There doesn’t seem to be any consensus about the future direction of home prices. I feel as though for every article I read suggesting values will drop, I read another saying values will hold steady. And keep in mind that in Canada’s large markets, even a reasonably large “drop” in value will just take prices back a few years.
The rise in home values that we’ve seen in the last decade or so – particularly in the GTA and the GVA – have no historical precedent. I don’t think we, as a society, have collectively grappled with how to integrate what economists might call this “shock” into our personal financial plans. The growth in home equity is a positive shock, but a shock nonetheless! In this area, like in so many others, I think we will need to wait and see what trends emerge. It may be that lenders make the decision for homeowners to put an end to using your house “like an ATM.”
Q. Do you have any other thoughts?
My main thought is that it’s really important to recognize the diversity of situations that people entering retirement are in.
It’s very tempting to provide generalized advice based on preconceptions about what retirement is and what “retirees” are like. But retirees and soon-to-be retirees are an incredibly diverse group, with varying views on what they need and want in life, and retirees enter the retirement stage of life with highly varied situations, from their health status to their expectations about how long they’ll live and what they’ll do in retirement.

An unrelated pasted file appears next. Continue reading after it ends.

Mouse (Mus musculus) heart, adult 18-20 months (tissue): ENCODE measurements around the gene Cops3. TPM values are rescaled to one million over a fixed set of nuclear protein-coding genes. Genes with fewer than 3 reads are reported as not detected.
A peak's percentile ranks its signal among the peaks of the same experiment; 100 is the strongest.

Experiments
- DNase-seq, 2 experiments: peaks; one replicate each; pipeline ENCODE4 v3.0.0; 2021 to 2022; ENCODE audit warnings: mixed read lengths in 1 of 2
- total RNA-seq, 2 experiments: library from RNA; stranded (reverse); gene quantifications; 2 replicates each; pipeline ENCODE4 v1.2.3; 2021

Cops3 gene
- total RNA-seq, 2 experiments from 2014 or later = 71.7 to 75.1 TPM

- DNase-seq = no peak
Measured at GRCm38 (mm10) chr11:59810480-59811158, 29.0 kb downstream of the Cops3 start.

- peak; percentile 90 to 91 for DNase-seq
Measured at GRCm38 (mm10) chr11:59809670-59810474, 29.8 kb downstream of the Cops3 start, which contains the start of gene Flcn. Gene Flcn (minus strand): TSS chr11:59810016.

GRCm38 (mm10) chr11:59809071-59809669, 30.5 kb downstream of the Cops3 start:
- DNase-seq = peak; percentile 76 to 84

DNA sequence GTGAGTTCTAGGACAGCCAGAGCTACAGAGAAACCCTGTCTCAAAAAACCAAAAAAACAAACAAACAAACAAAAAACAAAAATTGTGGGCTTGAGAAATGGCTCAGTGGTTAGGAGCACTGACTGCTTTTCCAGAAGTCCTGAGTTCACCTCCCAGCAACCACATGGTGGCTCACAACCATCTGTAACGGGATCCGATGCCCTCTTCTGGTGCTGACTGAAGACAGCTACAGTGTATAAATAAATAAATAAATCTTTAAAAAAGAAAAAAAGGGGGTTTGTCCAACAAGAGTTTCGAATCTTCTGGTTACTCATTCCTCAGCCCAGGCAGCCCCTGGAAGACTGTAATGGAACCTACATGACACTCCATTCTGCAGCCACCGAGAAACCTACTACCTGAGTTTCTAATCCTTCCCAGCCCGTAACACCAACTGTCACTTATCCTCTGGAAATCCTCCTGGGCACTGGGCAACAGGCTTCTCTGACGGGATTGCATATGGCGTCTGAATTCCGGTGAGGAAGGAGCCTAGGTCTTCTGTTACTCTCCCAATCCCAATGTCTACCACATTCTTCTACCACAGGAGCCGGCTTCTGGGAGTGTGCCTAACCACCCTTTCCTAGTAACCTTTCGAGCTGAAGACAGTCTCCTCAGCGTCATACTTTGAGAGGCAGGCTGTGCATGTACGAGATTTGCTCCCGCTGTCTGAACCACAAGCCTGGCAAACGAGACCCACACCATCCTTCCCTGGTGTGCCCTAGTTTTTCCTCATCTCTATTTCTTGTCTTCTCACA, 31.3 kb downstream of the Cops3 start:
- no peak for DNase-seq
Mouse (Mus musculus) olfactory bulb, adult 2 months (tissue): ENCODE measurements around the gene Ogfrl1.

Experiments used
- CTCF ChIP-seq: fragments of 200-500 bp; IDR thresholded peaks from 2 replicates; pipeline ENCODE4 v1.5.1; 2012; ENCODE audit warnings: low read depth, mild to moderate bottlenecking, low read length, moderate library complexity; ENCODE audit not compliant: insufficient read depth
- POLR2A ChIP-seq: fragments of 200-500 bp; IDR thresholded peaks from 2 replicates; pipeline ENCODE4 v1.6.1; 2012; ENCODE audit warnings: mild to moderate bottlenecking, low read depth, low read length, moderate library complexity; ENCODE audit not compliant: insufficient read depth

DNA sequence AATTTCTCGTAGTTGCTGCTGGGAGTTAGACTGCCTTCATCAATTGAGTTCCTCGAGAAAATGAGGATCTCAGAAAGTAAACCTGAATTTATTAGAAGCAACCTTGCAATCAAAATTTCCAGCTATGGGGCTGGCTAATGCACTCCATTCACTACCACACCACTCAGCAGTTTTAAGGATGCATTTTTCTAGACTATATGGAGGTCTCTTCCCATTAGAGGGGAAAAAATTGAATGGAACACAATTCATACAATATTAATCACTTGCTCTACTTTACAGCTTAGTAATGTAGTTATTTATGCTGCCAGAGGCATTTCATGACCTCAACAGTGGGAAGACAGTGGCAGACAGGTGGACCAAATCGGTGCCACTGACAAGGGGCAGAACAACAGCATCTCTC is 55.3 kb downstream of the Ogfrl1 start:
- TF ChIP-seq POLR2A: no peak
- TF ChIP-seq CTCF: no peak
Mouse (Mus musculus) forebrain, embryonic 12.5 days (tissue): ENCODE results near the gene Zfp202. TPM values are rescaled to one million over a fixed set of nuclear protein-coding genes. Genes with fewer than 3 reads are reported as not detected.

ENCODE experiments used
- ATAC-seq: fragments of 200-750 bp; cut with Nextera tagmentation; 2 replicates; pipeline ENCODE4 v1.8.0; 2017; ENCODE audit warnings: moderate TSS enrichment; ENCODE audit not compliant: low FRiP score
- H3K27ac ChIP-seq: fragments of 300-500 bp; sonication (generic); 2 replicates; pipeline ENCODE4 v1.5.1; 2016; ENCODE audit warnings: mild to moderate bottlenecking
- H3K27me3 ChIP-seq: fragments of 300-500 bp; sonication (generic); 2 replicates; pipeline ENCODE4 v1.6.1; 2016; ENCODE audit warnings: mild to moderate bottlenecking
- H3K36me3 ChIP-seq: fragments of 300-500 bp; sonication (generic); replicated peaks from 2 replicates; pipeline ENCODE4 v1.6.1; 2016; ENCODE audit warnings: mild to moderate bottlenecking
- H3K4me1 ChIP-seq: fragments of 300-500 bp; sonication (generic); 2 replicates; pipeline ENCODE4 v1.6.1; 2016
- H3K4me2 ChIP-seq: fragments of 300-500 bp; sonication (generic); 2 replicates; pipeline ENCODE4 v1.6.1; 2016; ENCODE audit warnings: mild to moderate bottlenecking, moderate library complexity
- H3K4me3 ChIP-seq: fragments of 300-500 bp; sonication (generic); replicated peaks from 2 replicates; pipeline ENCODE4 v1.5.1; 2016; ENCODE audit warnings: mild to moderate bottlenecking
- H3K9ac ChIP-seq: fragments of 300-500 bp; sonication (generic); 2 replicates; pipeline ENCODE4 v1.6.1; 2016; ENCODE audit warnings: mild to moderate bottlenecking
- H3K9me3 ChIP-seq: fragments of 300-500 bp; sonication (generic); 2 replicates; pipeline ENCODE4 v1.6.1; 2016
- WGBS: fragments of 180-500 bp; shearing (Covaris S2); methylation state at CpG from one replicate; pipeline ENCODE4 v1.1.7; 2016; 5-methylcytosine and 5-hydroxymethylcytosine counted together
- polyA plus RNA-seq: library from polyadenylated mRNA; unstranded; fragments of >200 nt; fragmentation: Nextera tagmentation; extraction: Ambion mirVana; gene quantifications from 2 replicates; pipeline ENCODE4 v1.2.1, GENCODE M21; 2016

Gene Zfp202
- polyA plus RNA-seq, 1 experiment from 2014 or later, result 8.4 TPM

“Retirement” as we know it is a fairly young concept, and so much has changed since the idea of retirement was first introduced. We’ve collectively never been here before, with so many people transitioning into the retirement phase – which is itself changing under our feet. Thinking about and digging into what “retirement” means is what gets me up in the morning! I’ll never get tired of wondering what life has to offer.
We thank Alexandra Macqueen very much for taking the time to answer Save with SPP’s questions!
If you haven’t thought about including annuities in your retirement plans, a fact to be aware of is that if you are a member of the Saskatchewan Pension Plan, you will be able to choose from a number of life annuity options when it’s time to turn your savings into income. Check out SPP today!
|Written by Martin Biefer
|Martin Biefer is Senior Pension Writer at Avery & Kerr Communications in Nepean, Ontario. A veteran reporter, editor and pension communicator, he’s now a freelancer. Interests include golf, line dancing and classic rock. He and his wife live with their Shelties, Duncan and Phoebe, and cat, Toobins. You can follow him on Twitter – his handle is @AveryKerr22|